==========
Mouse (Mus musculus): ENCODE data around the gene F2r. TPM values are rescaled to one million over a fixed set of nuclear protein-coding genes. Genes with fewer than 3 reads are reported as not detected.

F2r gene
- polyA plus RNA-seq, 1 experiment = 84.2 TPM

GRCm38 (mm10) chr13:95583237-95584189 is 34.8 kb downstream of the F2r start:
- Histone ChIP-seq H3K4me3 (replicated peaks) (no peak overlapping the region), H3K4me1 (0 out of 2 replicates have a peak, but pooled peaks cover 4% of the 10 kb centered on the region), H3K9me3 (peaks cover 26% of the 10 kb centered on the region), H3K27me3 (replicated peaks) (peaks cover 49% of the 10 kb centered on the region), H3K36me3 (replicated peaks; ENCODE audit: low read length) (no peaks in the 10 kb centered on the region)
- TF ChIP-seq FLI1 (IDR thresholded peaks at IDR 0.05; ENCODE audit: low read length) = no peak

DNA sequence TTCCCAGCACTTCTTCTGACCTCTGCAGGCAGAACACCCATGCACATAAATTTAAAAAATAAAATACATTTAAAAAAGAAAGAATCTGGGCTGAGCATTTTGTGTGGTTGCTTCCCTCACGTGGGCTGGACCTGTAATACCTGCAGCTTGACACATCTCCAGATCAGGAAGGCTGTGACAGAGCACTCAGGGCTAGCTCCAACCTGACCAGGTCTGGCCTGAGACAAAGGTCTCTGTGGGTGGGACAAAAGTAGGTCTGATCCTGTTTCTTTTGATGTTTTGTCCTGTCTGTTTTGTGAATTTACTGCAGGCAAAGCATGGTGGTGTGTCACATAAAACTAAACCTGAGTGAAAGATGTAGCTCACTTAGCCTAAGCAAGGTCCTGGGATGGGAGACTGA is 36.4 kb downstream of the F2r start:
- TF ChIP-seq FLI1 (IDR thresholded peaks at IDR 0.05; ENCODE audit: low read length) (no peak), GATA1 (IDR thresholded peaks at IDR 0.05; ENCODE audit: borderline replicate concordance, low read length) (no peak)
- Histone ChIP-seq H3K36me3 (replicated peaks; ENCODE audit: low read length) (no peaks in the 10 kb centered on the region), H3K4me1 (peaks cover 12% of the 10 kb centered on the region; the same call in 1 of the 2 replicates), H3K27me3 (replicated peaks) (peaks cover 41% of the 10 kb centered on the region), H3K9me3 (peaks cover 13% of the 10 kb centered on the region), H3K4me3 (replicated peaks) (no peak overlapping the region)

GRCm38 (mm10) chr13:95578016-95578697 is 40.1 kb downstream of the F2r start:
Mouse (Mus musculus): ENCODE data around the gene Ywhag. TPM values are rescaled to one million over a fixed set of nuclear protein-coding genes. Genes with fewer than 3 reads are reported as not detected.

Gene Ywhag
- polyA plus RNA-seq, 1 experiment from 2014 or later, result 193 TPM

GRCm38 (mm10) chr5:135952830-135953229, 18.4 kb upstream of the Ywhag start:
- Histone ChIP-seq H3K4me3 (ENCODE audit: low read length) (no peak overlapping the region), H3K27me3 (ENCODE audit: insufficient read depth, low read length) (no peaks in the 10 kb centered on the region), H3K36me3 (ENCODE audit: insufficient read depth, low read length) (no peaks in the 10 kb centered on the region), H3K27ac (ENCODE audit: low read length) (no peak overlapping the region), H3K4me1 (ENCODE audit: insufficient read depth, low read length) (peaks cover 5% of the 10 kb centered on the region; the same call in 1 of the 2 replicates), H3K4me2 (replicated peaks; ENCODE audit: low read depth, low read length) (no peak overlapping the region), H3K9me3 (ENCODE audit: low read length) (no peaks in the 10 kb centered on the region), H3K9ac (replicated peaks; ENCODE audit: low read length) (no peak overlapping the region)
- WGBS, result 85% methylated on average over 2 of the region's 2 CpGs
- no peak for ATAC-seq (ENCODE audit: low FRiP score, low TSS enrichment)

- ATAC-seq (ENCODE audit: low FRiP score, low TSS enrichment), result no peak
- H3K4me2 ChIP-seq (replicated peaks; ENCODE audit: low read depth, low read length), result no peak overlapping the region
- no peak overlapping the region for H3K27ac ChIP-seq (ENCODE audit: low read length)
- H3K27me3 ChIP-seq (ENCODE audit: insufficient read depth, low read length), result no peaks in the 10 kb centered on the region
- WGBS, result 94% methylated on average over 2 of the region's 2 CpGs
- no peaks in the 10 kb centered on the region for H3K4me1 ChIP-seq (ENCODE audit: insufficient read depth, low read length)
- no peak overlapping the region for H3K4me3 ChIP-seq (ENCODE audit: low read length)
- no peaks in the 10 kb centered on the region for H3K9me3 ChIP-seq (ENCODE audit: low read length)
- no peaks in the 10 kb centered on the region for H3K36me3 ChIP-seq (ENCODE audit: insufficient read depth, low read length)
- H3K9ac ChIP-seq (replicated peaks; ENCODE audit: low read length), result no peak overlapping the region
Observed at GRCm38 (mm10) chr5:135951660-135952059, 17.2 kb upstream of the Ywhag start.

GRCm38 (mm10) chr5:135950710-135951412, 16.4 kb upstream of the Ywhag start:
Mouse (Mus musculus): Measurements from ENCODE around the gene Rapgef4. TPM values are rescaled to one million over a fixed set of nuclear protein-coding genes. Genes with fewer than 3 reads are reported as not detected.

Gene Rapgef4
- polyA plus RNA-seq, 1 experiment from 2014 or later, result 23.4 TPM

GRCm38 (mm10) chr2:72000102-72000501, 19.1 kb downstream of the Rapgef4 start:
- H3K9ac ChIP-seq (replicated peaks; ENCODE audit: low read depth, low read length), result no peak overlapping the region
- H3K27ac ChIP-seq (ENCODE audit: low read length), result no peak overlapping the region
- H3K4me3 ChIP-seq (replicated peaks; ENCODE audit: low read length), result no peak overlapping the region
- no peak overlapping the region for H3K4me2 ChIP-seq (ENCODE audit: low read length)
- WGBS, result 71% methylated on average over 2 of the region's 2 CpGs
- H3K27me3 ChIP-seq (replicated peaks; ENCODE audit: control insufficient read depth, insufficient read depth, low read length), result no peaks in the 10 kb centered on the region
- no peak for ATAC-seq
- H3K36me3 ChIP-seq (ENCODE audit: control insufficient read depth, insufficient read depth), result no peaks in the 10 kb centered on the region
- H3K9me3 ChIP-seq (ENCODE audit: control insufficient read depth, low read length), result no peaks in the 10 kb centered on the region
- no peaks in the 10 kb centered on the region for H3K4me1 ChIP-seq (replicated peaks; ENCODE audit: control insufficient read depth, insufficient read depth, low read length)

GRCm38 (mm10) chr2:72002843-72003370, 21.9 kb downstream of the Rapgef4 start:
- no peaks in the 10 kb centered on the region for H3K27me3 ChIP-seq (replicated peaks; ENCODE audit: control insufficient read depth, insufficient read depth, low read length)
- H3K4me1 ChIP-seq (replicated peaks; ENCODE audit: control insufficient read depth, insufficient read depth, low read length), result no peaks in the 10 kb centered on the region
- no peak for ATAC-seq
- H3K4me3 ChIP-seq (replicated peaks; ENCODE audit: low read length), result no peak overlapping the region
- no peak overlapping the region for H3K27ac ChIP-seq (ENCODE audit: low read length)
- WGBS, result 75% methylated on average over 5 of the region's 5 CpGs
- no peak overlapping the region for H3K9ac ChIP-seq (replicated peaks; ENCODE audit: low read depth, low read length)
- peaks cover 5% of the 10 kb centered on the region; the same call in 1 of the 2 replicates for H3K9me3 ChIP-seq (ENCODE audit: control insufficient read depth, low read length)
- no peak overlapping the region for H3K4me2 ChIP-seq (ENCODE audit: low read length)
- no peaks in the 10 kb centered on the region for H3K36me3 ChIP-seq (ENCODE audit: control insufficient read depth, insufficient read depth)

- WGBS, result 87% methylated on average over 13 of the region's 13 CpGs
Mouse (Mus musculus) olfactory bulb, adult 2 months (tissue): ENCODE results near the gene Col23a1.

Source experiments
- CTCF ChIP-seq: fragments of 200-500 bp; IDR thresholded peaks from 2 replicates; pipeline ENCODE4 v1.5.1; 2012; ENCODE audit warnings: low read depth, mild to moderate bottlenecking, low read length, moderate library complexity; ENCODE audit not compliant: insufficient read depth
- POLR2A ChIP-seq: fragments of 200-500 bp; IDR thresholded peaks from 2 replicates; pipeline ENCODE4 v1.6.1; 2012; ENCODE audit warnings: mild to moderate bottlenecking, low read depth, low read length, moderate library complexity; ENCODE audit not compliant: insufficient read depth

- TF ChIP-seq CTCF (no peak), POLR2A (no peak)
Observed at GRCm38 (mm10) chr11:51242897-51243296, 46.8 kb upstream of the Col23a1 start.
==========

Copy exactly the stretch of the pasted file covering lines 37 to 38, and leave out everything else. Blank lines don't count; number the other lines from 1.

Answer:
- no peak overlapping the region for H3K4me2 ChIP-seq (ENCODE audit: low read length)
- WGBS, result 71% methylated on average over 2 of the region's 2 CpGs